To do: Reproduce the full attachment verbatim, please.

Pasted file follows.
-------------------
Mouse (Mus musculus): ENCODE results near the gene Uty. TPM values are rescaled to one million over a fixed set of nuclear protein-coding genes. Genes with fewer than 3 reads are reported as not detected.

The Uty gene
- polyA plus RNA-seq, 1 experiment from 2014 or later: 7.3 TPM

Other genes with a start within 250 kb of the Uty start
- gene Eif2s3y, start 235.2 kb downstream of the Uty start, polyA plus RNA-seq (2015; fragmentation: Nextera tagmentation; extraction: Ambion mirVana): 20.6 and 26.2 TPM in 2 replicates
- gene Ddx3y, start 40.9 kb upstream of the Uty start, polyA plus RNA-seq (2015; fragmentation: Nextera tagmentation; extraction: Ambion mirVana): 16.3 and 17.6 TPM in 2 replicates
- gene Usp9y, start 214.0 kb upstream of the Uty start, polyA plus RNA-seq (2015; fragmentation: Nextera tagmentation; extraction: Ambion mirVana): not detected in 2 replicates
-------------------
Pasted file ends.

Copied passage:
Mouse (Mus musculus): ENCODE results near the gene Uty. TPM values are rescaled to one million over a fixed set of nuclear protein-coding genes. Genes with fewer than 3 reads are reported as not detected.

The Uty gene
- polyA plus RNA-seq, 1 experiment from 2014 or later: 7.3 TPM

Other genes with a start within 250 kb of the Uty start
- gene Eif2s3y, start 235.2 kb downstream of the Uty start, polyA plus RNA-seq (2015; fragmentation: Nextera tagmentation; extraction: Ambion mirVana): 20.6 and 26.2 TPM in 2 replicates
- gene Ddx3y, start 40.9 kb upstream of the Uty start, polyA plus RNA-seq (2015; fragmentation: Nextera tagmentation; extraction: Ambion mirVana): 16.3 and 17.6 TPM in 2 replicates
- gene Usp9y, start 214.0 kb upstream of the Uty start, polyA plus RNA-seq (2015; fragmentation: Nextera tagmentation; extraction: Ambion mirVana): not detected in 2 replicates